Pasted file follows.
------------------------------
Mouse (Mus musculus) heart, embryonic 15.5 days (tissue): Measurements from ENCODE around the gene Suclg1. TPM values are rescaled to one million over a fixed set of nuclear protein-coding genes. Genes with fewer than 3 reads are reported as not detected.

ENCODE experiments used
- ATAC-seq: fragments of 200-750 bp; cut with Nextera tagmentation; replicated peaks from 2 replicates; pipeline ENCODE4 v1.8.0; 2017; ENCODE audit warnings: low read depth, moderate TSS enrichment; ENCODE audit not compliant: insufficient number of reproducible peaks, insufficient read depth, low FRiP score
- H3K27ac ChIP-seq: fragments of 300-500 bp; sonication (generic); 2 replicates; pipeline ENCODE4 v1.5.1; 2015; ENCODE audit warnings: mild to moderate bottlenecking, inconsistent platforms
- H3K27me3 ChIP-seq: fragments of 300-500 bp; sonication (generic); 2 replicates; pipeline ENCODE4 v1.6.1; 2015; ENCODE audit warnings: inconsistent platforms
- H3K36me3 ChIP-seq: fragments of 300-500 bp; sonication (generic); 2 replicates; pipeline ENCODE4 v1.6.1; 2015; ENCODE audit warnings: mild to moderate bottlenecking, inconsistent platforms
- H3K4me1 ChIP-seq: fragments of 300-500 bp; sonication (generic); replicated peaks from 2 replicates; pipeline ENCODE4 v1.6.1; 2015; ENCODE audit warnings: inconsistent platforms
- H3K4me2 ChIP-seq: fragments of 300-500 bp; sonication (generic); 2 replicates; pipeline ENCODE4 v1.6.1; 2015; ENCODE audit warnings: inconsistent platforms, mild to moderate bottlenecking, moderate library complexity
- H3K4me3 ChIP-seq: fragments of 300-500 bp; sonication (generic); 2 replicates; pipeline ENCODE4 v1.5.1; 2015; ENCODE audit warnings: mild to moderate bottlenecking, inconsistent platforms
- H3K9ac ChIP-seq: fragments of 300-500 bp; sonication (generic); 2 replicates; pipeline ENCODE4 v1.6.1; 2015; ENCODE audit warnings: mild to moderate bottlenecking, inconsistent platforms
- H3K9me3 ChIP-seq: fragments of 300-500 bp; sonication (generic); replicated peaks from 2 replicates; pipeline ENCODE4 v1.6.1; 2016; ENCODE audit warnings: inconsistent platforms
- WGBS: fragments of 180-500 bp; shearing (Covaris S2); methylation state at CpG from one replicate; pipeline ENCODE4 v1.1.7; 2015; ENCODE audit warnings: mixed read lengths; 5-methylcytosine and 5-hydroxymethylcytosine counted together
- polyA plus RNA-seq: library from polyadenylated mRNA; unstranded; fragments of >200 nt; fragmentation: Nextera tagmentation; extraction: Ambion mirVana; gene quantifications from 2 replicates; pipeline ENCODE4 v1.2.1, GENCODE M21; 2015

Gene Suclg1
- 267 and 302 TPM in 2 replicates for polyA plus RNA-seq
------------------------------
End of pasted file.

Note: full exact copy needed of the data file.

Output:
Mouse (Mus musculus) heart, embryonic 15.5 days (tissue): Measurements from ENCODE around the gene Suclg1. TPM values are rescaled to one million over a fixed set of nuclear protein-coding genes. Genes with fewer than 3 reads are reported as not detected.

ENCODE experiments used
- ATAC-seq: fragments of 200-750 bp; cut with Nextera tagmentation; replicated peaks from 2 replicates; pipeline ENCODE4 v1.8.0; 2017; ENCODE audit warnings: low read depth, moderate TSS enrichment; ENCODE audit not compliant: insufficient number of reproducible peaks, insufficient read depth, low FRiP score
- H3K27ac ChIP-seq: fragments of 300-500 bp; sonication (generic); 2 replicates; pipeline ENCODE4 v1.5.1; 2015; ENCODE audit warnings: mild to moderate bottlenecking, inconsistent platforms
- H3K27me3 ChIP-seq: fragments of 300-500 bp; sonication (generic); 2 replicates; pipeline ENCODE4 v1.6.1; 2015; ENCODE audit warnings: inconsistent platforms
- H3K36me3 ChIP-seq: fragments of 300-500 bp; sonication (generic); 2 replicates; pipeline ENCODE4 v1.6.1; 2015; ENCODE audit warnings: mild to moderate bottlenecking, inconsistent platforms
- H3K4me1 ChIP-seq: fragments of 300-500 bp; sonication (generic); replicated peaks from 2 replicates; pipeline ENCODE4 v1.6.1; 2015; ENCODE audit warnings: inconsistent platforms
- H3K4me2 ChIP-seq: fragments of 300-500 bp; sonication (generic); 2 replicates; pipeline ENCODE4 v1.6.1; 2015; ENCODE audit warnings: inconsistent platforms, mild to moderate bottlenecking, moderate library complexity
- H3K4me3 ChIP-seq: fragments of 300-500 bp; sonication (generic); 2 replicates; pipeline ENCODE4 v1.5.1; 2015; ENCODE audit warnings: mild to moderate bottlenecking, inconsistent platforms
- H3K9ac ChIP-seq: fragments of 300-500 bp; sonication (generic); 2 replicates; pipeline ENCODE4 v1.6.1; 2015; ENCODE audit warnings: mild to moderate bottlenecking, inconsistent platforms
- H3K9me3 ChIP-seq: fragments of 300-500 bp; sonication (generic); replicated peaks from 2 replicates; pipeline ENCODE4 v1.6.1; 2016; ENCODE audit warnings: inconsistent platforms
- WGBS: fragments of 180-500 bp; shearing (Covaris S2); methylation state at CpG from one replicate; pipeline ENCODE4 v1.1.7; 2015; ENCODE audit warnings: mixed read lengths; 5-methylcytosine and 5-hydroxymethylcytosine counted together
- polyA plus RNA-seq: library from polyadenylated mRNA; unstranded; fragments of >200 nt; fragmentation: Nextera tagmentation; extraction: Ambion mirVana; gene quantifications from 2 replicates; pipeline ENCODE4 v1.2.1, GENCODE M21; 2015

Gene Suclg1
- 267 and 302 TPM in 2 replicates for polyA plus RNA-seq